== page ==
US20020139920A1 (en) 1999-06-08 2002-10-03 University Of Washington Image acquisition with depth enhancement
US20030004412A1 (en) 1999-02-04 2003-01-02 Izatt Joseph A. Optical imaging device
US20030010825A1 (en) 2000-04-18 2003-01-16 Mark Schmidt Point of sale (POS) based bar code reading system with integrated internet-enabled customer-kiosk terminal
US20030010826A1 (en) 1990-05-08 2003-01-16 Paul Dvorkis High speed scanning arrangements
US20030048540A1 (en) 2001-08-03 2003-03-13 Olympus Optical Co., Ltd. Optical imaging apparatus
US6581445B1 (en) 2000-06-29 2003-06-24 Sandia Corporation Distributed fiber optic moisture intrusion sensing system
US20030169966A1 (en) 2002-03-08 2003-09-11 Takashi Tokizaki Optical fiber light source
US6627903B1 (en) 2000-09-11 2003-09-30 Nikon Corporation Methods and devices for calibrating a charged-particle-beam microlithography apparatus, and microelectronic-device fabrication methods comprising same
US20030202361A1 (en) 2002-03-07 2003-10-30 Peregrine Vision, Inc. Light source for fiber optics
US20040061072A1 (en) 2002-09-30 2004-04-01 Swinburne University Of Technology Apparatus
US20040085543A1 (en) * 2001-05-09 2004-05-06 Olympus Optical Co., Ltd. Optical imaging system and optical imaging detection method
WO2004040267A1 (en) 2002-10-30 2004-05-13 Optiscan Pty Ltd Scanning method and apparatus
US6747753B1 (en) 1998-03-27 2004-06-08 Canon Kabushiki Kaisha Image processing apparatus, control method of image processing apparatus, and storage medium storing therein control program for image processing apparatus
US20040122328A1 (en) 2000-06-19 2004-06-24 University Of Washington Integrated optical scanning image acquisition and display
US20040153030A1 (en) 1993-06-15 2004-08-05 Pavel Novak Instrument that can be inserted into the human body
US20040212851A1 (en) 2003-04-22 2004-10-28 Brother Kogyo Kabushiki Kaisha Image reading device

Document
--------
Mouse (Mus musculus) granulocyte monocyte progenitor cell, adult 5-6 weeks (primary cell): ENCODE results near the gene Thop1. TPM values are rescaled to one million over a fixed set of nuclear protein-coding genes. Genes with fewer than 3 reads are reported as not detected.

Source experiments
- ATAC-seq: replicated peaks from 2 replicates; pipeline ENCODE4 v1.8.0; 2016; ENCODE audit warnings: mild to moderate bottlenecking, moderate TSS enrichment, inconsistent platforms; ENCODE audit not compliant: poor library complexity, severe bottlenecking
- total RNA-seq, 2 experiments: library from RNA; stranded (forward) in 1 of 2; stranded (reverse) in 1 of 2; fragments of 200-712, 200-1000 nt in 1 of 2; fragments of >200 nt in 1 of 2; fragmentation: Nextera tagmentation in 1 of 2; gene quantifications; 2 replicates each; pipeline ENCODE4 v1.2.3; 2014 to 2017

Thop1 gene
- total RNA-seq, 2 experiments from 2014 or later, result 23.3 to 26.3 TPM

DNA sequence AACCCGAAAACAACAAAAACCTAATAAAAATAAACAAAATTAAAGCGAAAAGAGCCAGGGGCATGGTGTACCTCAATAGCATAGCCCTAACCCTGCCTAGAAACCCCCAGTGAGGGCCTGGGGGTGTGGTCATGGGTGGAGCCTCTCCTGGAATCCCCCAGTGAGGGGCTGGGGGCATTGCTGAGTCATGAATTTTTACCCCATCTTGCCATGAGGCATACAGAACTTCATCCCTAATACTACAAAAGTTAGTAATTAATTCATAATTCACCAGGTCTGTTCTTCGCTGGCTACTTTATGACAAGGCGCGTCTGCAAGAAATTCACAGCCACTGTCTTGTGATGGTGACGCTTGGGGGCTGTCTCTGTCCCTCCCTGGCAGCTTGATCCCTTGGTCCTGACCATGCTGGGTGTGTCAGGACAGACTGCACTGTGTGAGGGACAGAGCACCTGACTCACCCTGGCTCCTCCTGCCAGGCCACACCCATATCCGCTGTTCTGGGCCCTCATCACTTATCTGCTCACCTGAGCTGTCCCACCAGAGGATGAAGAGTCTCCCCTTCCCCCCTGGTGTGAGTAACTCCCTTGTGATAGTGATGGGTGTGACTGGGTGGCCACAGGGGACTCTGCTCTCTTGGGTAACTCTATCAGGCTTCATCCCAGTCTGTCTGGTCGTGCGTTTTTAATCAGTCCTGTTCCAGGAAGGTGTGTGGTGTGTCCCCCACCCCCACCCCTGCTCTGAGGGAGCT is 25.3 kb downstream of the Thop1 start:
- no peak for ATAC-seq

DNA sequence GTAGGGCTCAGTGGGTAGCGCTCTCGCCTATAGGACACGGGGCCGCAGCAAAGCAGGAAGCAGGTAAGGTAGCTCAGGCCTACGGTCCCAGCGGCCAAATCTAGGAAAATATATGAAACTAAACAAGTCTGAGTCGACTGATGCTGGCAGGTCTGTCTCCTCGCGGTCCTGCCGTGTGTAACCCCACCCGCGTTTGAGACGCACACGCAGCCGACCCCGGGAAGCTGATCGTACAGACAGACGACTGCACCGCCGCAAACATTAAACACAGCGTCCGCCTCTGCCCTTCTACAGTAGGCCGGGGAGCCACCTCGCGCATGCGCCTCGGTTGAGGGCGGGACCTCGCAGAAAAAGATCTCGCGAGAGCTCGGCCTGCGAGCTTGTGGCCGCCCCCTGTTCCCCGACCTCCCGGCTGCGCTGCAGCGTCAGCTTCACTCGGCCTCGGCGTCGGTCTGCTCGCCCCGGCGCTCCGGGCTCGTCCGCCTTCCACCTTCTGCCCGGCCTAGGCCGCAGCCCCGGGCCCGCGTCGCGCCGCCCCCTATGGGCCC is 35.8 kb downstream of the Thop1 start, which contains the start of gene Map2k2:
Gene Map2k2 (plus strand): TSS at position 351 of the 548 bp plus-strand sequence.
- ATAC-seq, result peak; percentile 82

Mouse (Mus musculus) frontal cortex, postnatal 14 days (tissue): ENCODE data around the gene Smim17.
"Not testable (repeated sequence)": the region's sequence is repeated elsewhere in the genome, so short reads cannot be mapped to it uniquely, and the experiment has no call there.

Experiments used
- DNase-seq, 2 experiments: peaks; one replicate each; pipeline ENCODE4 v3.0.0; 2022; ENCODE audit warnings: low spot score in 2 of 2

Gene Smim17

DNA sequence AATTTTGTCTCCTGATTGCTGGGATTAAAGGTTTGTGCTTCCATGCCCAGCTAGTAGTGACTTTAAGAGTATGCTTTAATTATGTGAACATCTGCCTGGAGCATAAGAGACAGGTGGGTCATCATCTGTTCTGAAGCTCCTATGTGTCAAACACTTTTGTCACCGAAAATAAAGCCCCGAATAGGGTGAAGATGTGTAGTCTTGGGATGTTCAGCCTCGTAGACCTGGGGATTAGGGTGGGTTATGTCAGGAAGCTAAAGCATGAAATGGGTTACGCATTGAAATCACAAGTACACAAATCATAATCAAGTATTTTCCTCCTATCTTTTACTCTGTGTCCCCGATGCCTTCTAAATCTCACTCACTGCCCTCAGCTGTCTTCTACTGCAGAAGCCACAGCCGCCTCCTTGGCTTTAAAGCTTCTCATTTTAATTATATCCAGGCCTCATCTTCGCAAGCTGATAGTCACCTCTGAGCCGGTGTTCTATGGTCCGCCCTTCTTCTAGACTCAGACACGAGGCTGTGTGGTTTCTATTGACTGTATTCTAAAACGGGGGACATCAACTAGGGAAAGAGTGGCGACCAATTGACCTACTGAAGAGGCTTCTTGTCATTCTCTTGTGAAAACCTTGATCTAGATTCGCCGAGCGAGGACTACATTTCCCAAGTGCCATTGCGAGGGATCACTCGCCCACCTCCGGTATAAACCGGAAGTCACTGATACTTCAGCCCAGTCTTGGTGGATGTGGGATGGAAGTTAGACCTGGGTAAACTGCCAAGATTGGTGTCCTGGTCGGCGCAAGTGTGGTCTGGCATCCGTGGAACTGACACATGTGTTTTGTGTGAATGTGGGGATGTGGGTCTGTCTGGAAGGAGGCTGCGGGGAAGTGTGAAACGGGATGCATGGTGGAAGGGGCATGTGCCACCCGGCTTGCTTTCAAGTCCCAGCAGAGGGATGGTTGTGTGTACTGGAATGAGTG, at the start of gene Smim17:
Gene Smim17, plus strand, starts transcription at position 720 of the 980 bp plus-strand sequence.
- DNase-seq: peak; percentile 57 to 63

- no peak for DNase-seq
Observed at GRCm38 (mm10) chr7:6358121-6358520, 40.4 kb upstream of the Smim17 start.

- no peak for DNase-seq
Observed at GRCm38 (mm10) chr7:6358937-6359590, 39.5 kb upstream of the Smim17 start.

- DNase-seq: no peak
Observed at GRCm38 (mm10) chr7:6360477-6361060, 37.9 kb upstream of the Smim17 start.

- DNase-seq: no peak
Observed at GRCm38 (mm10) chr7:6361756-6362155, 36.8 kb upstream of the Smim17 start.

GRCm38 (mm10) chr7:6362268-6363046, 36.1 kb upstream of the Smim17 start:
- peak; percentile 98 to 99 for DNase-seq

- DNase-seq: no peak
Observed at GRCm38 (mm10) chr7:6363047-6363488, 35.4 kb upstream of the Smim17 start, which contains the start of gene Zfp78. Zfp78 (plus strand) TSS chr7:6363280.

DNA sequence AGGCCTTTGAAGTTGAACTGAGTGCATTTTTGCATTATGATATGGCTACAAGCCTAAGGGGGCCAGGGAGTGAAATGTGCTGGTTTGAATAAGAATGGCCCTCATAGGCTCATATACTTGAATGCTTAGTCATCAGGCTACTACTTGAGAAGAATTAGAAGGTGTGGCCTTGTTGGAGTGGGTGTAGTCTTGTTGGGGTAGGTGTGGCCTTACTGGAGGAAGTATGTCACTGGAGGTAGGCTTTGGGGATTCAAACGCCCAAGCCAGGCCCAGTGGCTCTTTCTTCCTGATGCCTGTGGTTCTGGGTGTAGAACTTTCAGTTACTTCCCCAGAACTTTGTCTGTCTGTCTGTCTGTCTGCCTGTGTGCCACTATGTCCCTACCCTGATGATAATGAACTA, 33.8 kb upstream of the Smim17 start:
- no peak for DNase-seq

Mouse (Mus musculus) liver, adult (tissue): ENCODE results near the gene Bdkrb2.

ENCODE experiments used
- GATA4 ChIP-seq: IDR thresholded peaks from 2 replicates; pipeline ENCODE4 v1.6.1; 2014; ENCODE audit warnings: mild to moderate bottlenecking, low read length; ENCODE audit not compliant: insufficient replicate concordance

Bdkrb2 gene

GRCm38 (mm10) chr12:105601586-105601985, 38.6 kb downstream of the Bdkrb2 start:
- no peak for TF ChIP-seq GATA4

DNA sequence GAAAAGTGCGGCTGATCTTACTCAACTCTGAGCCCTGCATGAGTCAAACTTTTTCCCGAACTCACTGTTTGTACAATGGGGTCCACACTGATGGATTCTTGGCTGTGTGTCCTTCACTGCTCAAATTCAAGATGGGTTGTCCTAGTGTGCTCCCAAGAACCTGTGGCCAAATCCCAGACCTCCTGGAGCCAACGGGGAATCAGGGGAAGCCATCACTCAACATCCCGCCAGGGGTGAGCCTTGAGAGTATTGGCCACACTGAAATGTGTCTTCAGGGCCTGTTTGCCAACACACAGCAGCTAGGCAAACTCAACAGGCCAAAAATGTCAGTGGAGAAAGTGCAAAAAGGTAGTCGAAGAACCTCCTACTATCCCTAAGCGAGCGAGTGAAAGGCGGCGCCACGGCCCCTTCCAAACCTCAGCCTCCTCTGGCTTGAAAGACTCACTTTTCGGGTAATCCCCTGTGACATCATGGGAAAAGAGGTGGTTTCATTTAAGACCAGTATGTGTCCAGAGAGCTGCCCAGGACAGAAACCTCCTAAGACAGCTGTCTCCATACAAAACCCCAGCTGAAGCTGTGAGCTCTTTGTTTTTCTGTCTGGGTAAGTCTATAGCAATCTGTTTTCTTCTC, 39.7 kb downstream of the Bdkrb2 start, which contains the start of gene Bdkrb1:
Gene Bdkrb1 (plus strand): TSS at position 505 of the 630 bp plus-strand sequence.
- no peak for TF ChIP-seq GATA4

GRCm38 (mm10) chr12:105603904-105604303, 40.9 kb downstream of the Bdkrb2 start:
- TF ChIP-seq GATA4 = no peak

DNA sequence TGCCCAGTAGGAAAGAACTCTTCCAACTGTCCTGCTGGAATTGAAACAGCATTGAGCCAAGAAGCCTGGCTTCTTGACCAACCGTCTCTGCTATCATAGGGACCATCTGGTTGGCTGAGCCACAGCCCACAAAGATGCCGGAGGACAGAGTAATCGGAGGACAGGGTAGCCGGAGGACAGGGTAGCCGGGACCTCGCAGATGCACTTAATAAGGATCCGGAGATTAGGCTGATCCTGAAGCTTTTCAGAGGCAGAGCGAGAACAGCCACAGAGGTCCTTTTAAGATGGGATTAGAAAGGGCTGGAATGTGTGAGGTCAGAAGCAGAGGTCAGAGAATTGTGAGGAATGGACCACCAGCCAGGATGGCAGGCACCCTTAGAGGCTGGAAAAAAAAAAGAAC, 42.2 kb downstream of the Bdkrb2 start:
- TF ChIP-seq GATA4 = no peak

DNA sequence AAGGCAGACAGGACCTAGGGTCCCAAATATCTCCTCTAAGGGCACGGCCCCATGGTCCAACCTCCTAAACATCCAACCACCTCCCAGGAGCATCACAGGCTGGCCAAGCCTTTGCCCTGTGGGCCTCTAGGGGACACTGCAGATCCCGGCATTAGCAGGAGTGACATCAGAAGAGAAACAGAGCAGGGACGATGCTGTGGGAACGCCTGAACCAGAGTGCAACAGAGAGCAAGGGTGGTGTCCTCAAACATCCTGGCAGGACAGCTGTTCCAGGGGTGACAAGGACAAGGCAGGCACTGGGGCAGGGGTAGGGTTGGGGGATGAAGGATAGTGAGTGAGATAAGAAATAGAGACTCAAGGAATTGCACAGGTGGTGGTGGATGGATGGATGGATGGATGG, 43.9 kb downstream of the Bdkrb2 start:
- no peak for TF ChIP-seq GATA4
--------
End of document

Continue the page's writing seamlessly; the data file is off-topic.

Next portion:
US20040254474A1 (en) 2001-05-07 2004-12-16 Eric Seibel Optical fiber scanner for performing multimodal optical imaging
US6845190B1 (en) 2000-11-27 2005-01-18 University Of Washington Control of an optical fiber scanner
US20050020926A1 (en) 2003-06-23 2005-01-27 Wiklof Christopher A. Scanning endoscope
US20050025368A1 (en) 2003-06-26 2005-02-03 Arkady Glukhovsky Device, method, and system for reduced transmission imaging
US6867753B2 (en) 2002-10-28 2005-03-15 University Of Washington Virtual image registration in augmented display field
US20050085721A1 (en) 2002-04-19 2005-04-21 University Of Washington System and method for processing specimens and images for optical tomography
US20050085708A1 (en) 2002-04-19 2005-04-21 University Of Washington System and method for preparation of cells for 3D image acquisition
GB2378259B (en) 2001-07-02 2005-08-03 Jds Uniphase Corp Long period Fiber bragg grating fabrication method
US20050174610A1 (en) 2004-02-06 2005-08-11 Canon Kabushiki Kaisha Image scanning device and its control method
US20050182295A1 (en) 2003-12-12 2005-08-18 University Of Washington Catheterscope 3D guidance and interface system
US6959130B2 (en) 2003-01-24 2005-10-25 University Of Washington Optical beam scanning system for compact image display or image acquisition
US20050238277A1 (en) 2004-03-01 2005-10-27 Wei-Chih Wang Polymer based electro-optic scanner for image acquisition and display
US20060072874A1 (en) 2004-10-01 2006-04-06 University Of Washington Configuration memory for a scanning beam device
US20060072189A1 (en) 2004-10-06 2006-04-06 Dimarzio Charles A Confocal reflectance microscope system with dual rotating wedge scanner assembly
US20060072843A1 (en) 2004-10-01 2006-04-06 University Of Washington Remapping methods to reduce distortions in images
WO2006041452A1 (en) 2004-10-01 2006-04-20 University Of Washington Remapping methods to reduce distortions in images
WO2006041459A1 (en) 2004-10-01 2006-04-20 University Of Washington Configuration memory for a scanning beam device
US20060138238A1 (en) 2004-12-23 2006-06-29 University Of Washington Methods of driving a scanning beam device to achieve high frame rates
WO2006071216A1 (en) 2004-12-23 2006-07-06 University Of Washington Methods of driving a scanning beam device to achieve high frame rates
US20060186325A1 (en) 2005-02-23 2006-08-24 University Of Washington Scanning beam device with detector assembly
US20060195014A1 (en) 2005-02-28 2006-08-31 University Of Washington Tethered capsule endoscope for Barrett's Esophagus screening
WO2006104489A1 (en) 2005-03-29 2006-10-05 University Of Washington Methods and systems for creating sequential color images
WO2006106853A1 (en) 2005-03-31 2006-10-12 Olympus Medical Systems Corp. Light source device and image pickup device
US20060226231A1 (en) 2005-03-29 2006-10-12 University Of Washington Methods and systems for creating sequential color images
US20060287647A1 (en) 2001-06-15 2006-12-21 Monteris Medical, Inc. Hyperthermia treatment and probe therefor
WO2007018494A1 (en) 2005-07-21 2007-02-15 University Of Washington Methods and systems for counterbalancing a scanning beam device
US7184150B2 (en) 2003-03-24 2007-02-27 D4D Technologies, Llc Laser digitizer system for dental applications
US20070081168A1 (en) 2005-08-23 2007-04-12 University Of Washington - Uw Techtransfer Distance determination in a scanned beam image capture device